For backpackers, sunglasses aren’t just a fashion accessory. They’re essential protect from UV rays that can harm your eyes. But the best sunglasses of the year aren’t just good protection: they’re good-looking, light, and durable, too.
Our take The mark of great sunglasses? You forget you’re wearing them, which is what happened every time we donned the Incline. Like other ZEALs, the resin in the sporty, wraparound frame is made of castor beans, a fast-growing, renewable resource. But unlike others, it’s made with the company’s latest thin-injection process, which slices the weight in half, without affecting durability.
“I don’t baby my glasses, but these held up fine to drops and rough packing,” one tester says. Bonus: The Horizon Blue lens—also plant-based—enhances blues and greens, which we appreciated on a three-day canoe trip on the super-lush Whanganui River in New Zealand. (The Incline is also available in dark gray and copper tints, but we didn’t test them.)
Trail cred “They sit lightly on my face with zero pressure points,” a tester says. “On a five-day trip on the Green River through Canyonlands National Park, Utah, we had nothing but sunshine and I appreciated the all-day comfort.” Buy Zeal Optics Incline Now
$149; 0.8 oz.
Oakley Crossrange Patch PRIZM Ruby
Our take All sunglasses block light, but not all of them improve vision. That’s the benefit of the Prizm lens, which filters out specific wavelengths to enhance contrast. Think about it like the difference between a natural rainbow, where the colors fuse into a spectrum, versus a drawing of one with more pronounced color blocking. With the Prizm Ruby lens, Oakley essentially does the same by strategically censoring wavelengths on the color spectrum to create more contrast and boost earthy tones, like browns and greens. “It’s like putting an Instagram filter on your vision,” one tester says. “Every workaday below-treeline trail looks like the Hoh Rain Forest.” Note: The Crossrange Patch frames come with interchangeable temples—one sporty (pictured) and one lifestyle.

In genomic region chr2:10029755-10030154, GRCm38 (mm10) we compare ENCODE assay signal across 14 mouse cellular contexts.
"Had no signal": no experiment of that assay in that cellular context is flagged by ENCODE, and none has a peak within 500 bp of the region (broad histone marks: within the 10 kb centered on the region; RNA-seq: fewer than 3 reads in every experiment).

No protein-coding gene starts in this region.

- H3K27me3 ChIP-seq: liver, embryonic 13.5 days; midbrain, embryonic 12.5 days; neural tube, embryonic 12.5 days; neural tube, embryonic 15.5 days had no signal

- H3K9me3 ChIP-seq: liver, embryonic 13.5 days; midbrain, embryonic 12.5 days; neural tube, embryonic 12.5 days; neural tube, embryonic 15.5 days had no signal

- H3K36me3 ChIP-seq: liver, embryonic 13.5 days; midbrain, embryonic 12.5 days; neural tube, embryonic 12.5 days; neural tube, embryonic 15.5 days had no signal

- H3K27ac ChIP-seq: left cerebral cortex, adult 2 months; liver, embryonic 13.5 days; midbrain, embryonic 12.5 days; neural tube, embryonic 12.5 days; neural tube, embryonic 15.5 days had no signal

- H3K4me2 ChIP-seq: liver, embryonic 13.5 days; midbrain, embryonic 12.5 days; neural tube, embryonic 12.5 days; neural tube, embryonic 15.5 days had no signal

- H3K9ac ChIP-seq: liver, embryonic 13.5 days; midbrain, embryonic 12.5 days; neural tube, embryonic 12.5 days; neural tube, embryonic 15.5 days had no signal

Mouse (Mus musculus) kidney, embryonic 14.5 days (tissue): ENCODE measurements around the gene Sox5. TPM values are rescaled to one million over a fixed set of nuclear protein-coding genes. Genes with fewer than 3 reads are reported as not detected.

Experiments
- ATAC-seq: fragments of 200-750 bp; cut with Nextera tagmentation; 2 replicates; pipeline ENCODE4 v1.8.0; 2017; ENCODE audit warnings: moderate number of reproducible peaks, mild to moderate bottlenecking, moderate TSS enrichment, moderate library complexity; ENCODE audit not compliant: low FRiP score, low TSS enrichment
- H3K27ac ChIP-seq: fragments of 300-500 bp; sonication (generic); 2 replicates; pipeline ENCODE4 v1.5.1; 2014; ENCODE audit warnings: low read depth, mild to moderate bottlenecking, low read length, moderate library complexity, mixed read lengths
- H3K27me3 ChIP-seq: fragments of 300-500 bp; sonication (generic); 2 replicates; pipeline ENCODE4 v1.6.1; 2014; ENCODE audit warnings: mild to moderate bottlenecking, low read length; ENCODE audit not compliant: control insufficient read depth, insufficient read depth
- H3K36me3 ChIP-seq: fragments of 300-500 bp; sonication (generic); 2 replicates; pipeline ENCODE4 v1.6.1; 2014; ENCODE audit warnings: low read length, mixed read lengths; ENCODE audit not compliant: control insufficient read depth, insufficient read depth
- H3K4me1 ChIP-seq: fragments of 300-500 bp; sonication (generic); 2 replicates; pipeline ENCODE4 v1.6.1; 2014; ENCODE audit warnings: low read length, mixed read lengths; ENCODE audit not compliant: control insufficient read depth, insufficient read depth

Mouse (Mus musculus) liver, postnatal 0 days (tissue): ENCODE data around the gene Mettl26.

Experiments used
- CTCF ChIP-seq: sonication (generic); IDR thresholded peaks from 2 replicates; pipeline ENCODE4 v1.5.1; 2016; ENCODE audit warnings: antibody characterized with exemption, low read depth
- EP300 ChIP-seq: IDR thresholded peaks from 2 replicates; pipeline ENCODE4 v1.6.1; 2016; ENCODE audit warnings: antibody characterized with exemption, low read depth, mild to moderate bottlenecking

Trail cred “The better contrast improved my reaction times on downhill sections,” one Aspen-based mountain biker says. Buy Oakley Crossrange Patch PRIZM Ruby Now
$183; 1.2 oz.
Our take Protect your peepers, look good, and save a Benjamin to spend on other gear in this issue. We’ve tested other bargain shades—but none with polarized lenses, wrapped frames, and throw-’em-in-your-pack durability like the Navarros. The shades feature Sunski’s most technical design to date: Channels on the nose bridge allow for airflow, while cutouts in the arms let us attach sunglasses retainers. Fair warning: You’re not going to get super contrast and clarity as with more expensive models, but testers found the oversized lenses perfectly adequate for sunny day-hikes in Colorado’s Front Range
and even an above-treeline mission on Peak 6 in Breckenridge. (They’re available with dark-gray or blue lens tints.)
Trail cred “The angled temples hug my head without pressuring my ears or pinching my skull,” one tester says. “They stayed comfortable—and in place—on trail runs in the Boulder, Colorado, foothills.” Buy Sunski Navarros Now
$58; 1 oz.
Smith Lowdown 2
Our take Get high performance in a low-tech look with the Lowdown 2. These wayfarers feature Smith’s ChromaPop lens tech, which filters out the muddled colors you think you see where blue, green, and red light waves intersect. (It’s a similar concept to the Oakley Prizm, left, but though our testers praised ChromaPop’s clarity, they thought Prizm offered better contrast.) Nice touch: Nose and temple grips get tackier when wet, keeping the shades in place when you sweat, which our tester appreciated on mountain bike rides and snowboard missions in Colorado. But don’t expect massive coverage; the flat, rectangular lenses still let in a lot of peripheral light.
Trail cred “The anti-scratch coating works,” our tester says. “These shades didn’t have any scuffs on them after a few rocky tumbles on my snowboard.” Buy Smith Lowdown 2 Now
$169; 1.1 oz.
Keep a microfiber cloth in your pack’s hipbelt pouch or your shell’s chest pocket: Weight and space are negligible, and it’s the only thing that can reliably clean gummed-up lenses without scratching them.
If you spend a lot of time above treeline or on the water, get a pair with darker lenses (3 to 20 percent visual light transmission). Glasses with 21 to 40 VLT are good all-around workhorses.
No case? Ultralight protection: Keep glasses on top of your head, tucked in the neckline of your shirt, or inside a tent pocket when not in use.